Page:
Special Issue "Antibodies Therapies against Infectious Diseases"

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A special issue of Antibodies (ISSN 2073-4468).

Deadline for manuscript submissions: closed (30 May 2014)

Special Issue Editor

Guest Editor
Dr. Gary R. McLean

Cellular and Molecular Immunology Research Centre, London Metropolitan University, London, UK
Website | E-Mail
Interests: recombinant antibodies; microvesicles/exosomes and viral infections; antibody therapeutics; vaccines

Special Issue Information

Dear Colleagues,

Approximately 30 monoclonal antibodies are currently licensed for use to treat human diseases such as cancer, autoimmune disorders, allergy and transplant rejection. However, just one monoclonal antibody (palivizumab) is licensed that targets an infectious disease pathogen (respiratory syncytial virus, RSV). Nevertheless, several antibodies (approximately 10 of 200) are undergoing preclinical development, or are in clinical trials, for viral infectious diseases. The current Special Issue welcomes contributions from experts in the field that address and review the current state-of-the art technology and developments in the field of antibody therapies against infectious diseases.

Dr. Gary McLean
Guest Editor

Submission

Manuscripts should be submitted online at www.mdpi.com by registering and logging in to this website. Once you are registered, click here to go to the submission form. Manuscripts can be submitted until the deadline. Papers will be published continuously (as soon as accepted) and will be listed together on the special issue website. Research articles, review articles as well as communications are invited. For planned papers, a title and short abstract (about 100 words) can be sent to the Editorial Office for announcement on this website.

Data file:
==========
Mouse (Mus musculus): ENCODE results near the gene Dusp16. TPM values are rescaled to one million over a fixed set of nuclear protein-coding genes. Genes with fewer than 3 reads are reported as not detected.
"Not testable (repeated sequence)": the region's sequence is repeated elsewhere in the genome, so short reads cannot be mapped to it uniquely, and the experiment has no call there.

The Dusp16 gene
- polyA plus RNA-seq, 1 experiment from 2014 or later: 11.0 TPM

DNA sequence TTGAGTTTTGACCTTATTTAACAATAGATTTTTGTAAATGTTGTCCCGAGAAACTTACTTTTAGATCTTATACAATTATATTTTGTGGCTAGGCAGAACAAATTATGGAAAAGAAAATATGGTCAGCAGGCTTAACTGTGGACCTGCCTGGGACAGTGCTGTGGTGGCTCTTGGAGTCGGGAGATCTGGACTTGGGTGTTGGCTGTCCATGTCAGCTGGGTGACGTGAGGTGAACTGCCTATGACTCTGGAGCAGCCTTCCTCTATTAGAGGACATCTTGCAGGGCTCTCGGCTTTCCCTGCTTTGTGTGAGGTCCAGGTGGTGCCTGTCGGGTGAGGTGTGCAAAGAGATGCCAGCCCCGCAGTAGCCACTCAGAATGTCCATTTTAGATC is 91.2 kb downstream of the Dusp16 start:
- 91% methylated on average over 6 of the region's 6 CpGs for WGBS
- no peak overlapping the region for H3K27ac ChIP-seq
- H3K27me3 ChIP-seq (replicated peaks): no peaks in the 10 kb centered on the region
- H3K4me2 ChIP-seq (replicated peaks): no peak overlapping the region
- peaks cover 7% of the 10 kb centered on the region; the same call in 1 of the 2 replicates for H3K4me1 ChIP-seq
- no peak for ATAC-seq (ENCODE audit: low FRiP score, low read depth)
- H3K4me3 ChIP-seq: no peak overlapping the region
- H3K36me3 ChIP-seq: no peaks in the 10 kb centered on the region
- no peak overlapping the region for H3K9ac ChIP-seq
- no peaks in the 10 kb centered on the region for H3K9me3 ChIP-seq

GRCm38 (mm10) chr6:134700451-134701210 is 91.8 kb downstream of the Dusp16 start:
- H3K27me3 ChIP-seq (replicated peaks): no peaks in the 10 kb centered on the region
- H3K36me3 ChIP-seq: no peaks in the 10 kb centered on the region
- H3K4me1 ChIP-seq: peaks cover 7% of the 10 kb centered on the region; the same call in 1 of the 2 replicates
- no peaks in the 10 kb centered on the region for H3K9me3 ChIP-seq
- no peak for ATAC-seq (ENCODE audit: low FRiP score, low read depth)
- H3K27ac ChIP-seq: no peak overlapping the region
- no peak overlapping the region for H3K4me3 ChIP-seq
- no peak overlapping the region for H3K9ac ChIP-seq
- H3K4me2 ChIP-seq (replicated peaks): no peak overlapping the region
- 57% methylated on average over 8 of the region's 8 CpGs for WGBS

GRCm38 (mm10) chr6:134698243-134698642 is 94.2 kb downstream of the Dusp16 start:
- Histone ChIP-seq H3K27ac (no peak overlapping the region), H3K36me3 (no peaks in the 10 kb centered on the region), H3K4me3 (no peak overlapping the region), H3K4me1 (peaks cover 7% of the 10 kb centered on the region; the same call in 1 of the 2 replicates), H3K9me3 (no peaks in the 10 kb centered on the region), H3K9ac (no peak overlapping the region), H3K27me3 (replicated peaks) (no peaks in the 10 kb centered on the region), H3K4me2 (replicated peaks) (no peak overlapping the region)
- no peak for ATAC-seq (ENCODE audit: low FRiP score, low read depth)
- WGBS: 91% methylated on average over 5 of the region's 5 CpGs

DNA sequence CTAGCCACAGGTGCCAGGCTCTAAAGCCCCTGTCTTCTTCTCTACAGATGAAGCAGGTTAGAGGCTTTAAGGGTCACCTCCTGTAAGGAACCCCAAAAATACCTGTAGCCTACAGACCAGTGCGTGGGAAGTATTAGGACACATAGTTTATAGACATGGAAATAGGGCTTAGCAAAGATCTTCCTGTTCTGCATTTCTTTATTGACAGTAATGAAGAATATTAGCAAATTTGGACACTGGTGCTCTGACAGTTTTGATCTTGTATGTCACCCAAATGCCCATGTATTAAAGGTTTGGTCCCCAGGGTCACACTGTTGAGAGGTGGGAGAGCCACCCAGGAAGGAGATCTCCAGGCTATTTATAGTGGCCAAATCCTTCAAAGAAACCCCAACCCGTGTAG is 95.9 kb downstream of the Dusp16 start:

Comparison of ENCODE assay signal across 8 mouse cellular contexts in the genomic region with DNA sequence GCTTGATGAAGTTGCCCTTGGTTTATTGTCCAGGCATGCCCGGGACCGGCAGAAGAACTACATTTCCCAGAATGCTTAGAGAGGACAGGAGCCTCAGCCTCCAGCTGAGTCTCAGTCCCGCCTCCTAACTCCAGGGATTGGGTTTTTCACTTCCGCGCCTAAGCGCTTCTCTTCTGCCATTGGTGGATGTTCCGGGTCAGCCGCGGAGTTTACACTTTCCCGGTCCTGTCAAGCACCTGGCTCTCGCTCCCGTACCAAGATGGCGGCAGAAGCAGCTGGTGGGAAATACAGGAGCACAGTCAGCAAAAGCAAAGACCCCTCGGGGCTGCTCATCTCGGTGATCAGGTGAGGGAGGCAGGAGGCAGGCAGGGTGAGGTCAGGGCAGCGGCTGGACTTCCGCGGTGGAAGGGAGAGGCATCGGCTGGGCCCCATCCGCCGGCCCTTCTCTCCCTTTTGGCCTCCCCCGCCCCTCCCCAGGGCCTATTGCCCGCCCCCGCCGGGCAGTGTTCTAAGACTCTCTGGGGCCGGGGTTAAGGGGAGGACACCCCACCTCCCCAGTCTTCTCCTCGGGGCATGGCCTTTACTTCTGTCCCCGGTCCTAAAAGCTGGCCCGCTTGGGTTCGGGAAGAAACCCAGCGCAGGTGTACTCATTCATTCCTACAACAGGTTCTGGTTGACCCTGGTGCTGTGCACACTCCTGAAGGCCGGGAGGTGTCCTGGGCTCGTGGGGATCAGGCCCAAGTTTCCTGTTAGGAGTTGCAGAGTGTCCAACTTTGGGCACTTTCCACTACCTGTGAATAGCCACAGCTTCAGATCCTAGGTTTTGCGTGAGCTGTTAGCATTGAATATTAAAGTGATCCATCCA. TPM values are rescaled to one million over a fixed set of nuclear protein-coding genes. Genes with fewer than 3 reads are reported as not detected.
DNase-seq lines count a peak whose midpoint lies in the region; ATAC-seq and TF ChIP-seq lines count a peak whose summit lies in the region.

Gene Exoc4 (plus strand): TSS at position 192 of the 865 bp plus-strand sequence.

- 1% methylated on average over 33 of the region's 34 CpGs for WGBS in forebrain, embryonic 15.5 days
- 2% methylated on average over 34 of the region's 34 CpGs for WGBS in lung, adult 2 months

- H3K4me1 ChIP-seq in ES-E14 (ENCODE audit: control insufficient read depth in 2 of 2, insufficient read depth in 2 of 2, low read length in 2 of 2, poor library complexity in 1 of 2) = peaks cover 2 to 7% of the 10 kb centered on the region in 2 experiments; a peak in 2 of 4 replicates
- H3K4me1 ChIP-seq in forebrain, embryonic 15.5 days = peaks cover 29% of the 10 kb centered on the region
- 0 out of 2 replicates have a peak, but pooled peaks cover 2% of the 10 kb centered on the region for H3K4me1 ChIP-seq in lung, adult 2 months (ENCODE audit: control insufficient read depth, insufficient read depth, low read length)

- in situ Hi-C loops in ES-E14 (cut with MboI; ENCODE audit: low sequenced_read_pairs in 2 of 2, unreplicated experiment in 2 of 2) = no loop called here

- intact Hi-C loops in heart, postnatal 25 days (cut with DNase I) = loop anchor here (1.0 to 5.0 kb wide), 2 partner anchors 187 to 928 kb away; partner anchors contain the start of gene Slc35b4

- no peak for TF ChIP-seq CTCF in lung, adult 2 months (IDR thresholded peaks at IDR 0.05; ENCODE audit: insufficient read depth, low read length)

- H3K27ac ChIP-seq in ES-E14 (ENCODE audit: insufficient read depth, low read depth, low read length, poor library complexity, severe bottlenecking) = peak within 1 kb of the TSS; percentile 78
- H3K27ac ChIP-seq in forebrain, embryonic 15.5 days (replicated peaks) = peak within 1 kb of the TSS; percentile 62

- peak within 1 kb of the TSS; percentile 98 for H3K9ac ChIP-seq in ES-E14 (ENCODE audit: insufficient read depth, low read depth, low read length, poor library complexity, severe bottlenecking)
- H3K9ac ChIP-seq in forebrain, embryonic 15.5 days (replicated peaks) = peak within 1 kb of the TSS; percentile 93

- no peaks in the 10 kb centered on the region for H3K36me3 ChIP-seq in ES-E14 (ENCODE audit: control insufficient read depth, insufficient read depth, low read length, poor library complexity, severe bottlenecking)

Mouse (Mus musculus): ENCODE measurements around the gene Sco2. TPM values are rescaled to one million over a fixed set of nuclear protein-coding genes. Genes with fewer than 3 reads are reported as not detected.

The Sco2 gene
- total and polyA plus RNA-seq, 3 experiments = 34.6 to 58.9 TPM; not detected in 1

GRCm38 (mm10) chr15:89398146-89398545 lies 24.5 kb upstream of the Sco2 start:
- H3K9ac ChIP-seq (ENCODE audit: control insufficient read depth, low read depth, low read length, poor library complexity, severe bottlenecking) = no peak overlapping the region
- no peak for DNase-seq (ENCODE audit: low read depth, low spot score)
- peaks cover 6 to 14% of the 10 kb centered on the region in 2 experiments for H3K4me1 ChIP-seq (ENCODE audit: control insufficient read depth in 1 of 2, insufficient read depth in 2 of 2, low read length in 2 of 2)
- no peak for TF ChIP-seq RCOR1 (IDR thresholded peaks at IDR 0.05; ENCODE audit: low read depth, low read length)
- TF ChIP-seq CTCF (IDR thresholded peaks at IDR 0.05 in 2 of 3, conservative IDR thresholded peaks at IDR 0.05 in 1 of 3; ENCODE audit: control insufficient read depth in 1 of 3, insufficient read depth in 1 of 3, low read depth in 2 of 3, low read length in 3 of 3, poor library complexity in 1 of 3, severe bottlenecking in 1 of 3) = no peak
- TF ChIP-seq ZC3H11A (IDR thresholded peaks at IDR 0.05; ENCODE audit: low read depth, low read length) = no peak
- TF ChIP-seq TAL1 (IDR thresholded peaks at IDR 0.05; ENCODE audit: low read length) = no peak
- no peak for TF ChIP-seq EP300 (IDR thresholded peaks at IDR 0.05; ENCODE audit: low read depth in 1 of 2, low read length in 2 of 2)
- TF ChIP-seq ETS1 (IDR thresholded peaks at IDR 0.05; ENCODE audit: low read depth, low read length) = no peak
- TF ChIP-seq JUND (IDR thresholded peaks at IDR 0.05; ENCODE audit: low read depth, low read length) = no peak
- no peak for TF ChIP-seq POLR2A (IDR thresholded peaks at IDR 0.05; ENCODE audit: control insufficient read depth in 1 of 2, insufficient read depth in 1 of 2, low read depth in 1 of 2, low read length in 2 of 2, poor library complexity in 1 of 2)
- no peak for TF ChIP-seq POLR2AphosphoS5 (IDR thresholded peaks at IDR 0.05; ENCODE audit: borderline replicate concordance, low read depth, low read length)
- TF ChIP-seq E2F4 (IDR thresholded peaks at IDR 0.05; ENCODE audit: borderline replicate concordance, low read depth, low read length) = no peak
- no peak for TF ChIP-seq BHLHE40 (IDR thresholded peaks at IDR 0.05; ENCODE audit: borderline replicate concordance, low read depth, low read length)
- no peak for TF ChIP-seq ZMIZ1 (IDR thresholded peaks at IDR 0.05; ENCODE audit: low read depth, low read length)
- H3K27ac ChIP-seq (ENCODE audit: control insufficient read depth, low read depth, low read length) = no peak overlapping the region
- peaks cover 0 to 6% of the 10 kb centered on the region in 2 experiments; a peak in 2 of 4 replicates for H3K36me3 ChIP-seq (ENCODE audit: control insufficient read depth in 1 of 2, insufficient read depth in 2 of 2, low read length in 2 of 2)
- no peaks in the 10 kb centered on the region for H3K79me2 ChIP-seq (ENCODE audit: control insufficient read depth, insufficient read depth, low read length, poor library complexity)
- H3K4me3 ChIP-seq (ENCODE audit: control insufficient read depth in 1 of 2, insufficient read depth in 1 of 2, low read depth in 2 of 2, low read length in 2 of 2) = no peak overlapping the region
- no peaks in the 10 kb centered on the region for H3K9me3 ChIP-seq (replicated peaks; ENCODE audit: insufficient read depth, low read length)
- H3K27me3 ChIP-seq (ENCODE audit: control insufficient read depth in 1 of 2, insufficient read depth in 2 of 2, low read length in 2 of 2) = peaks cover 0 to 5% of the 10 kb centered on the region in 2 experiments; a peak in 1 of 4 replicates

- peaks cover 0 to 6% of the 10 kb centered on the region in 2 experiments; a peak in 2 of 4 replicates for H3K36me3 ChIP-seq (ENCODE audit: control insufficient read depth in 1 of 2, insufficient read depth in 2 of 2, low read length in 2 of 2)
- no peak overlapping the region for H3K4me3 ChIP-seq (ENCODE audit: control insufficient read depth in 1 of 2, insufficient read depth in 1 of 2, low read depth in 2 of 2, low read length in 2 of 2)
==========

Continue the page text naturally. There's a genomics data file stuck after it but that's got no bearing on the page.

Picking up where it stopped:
Submitted manuscripts should not have been published previously, nor be under consideration for publication elsewhere (except conference proceedings papers). All manuscripts are refereed through a peer-review process. A guide for authors and other relevant information for submission of manuscripts is available on the Instructions for Authors page. Antibodies is an international peer-reviewed Open Access quarterly journal published by MDPI.

Please visit the Instructions for Authors page before submitting a manuscript. The Article Processing Charge (APC) for publication in this open access journal is 300 CHF (Swiss Francs). English correction and/or formatting fees of 250 CHF (Swiss Francs) will be charged in certain cases for those articles accepted for publication that require extensive additional formatting and/or English corrections.


Keywords

  • monoclonal antibodies
  • infectious diseases
  • prophylactic
  • therapeutic
  • clinical trial

Published Papers (1 paper)

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Research

Open AccessArticle Polyclonal Antibody Therapies for Clostridium difficile Infection
Antibodies 2014, 3(4), 272-288; doi:10.3390/antib3040272
Received: 26 August 2014 / Revised: 18 September 2014 / Accepted: 28 September 2014 / Published: 28 October 2014
Cited by 1 | PDF Full-text (2869 KB) | HTML Full-text | XML Full-text
Abstract
Clostridium difficile infection has emerged as a growing worldwide health problem. The colitis of Clostridium difficile infection results from the synergistic action of C. difficile secreted toxins A and B upon the colon mucosa. A human monoclonal IgG anti-toxin has demonstrated the ability
[...] Read more.
Clostridium difficile infection has emerged as a growing worldwide health problem. The colitis of Clostridium difficile infection results from the synergistic action of C. difficile secreted toxins A and B upon the colon mucosa. A human monoclonal IgG anti-toxin has demonstrated the ability in combination therapy to reduce mortality in C. difficile challenged hamsters. This antibody is currently in a clinical trial for the treatment of human Clostridium difficile infection. More than one group of investigators has considered using polyclonal bovine colostral antibodies to toxins A and B as an oral passive immunization. A significant proportion of the healthy human population possesses polyclonal antibodies to the Clostridium difficile toxins. We have demonstrated that polyclonal IgA derived from the pooled plasma of healthy donors possesses specificity to toxins A and B and can neutralize these toxins in a cell-based assay. This suggests that secretory IgA prepared from such pooled plasma IgA may be able to be used as an oral treatment for Clostridium difficile infection. Full article
(This article belongs to the Special Issue Antibodies Therapies against Infectious Diseases)

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